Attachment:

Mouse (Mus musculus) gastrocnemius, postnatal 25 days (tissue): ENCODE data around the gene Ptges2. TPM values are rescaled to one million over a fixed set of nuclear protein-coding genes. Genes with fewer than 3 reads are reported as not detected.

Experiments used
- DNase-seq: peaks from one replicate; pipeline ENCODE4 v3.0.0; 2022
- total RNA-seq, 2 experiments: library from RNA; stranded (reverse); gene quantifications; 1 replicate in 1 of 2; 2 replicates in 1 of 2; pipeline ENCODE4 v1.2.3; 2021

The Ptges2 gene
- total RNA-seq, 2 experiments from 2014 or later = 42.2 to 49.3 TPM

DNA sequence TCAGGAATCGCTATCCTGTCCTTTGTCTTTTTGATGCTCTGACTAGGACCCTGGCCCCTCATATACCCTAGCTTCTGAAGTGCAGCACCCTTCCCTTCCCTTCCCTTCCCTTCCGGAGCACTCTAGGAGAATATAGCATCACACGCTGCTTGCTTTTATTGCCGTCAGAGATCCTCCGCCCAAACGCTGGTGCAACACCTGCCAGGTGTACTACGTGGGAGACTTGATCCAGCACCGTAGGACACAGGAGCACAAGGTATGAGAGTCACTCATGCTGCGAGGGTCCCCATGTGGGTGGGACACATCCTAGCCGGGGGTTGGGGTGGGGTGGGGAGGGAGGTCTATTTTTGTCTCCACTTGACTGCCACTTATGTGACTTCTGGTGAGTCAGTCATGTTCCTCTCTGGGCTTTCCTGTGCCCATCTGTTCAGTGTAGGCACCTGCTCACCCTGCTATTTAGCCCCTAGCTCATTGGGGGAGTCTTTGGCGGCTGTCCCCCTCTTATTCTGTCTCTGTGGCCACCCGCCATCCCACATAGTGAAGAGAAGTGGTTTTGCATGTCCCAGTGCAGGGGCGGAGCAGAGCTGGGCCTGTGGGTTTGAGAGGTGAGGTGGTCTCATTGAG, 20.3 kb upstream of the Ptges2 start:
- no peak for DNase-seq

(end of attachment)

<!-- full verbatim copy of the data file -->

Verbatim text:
Mouse (Mus musculus) gastrocnemius, postnatal 25 days (tissue): ENCODE data around the gene Ptges2. TPM values are rescaled to one million over a fixed set of nuclear protein-coding genes. Genes with fewer than 3 reads are reported as not detected.

Experiments used
- DNase-seq: peaks from one replicate; pipeline ENCODE4 v3.0.0; 2022
- total RNA-seq, 2 experiments: library from RNA; stranded (reverse); gene quantifications; 1 replicate in 1 of 2; 2 replicates in 1 of 2; pipeline ENCODE4 v1.2.3; 2021

The Ptges2 gene
- total RNA-seq, 2 experiments from 2014 or later = 42.2 to 49.3 TPM

DNA sequence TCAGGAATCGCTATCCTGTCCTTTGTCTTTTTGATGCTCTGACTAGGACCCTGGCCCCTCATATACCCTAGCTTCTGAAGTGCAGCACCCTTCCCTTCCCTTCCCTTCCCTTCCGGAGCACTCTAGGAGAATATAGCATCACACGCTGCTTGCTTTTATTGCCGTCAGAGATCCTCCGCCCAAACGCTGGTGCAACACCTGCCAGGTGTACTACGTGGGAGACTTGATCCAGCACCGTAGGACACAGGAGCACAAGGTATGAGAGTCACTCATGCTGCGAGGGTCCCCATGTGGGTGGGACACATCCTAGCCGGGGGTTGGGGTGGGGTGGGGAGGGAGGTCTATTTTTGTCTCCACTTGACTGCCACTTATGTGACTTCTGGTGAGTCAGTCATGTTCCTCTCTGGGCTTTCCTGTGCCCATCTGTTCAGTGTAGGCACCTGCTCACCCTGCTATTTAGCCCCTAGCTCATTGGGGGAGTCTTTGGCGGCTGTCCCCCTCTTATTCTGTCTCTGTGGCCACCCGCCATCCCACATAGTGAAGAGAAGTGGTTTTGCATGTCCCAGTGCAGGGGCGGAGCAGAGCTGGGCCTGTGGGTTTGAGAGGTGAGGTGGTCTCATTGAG, 20.3 kb upstream of the Ptges2 start:
- no peak for DNase-seq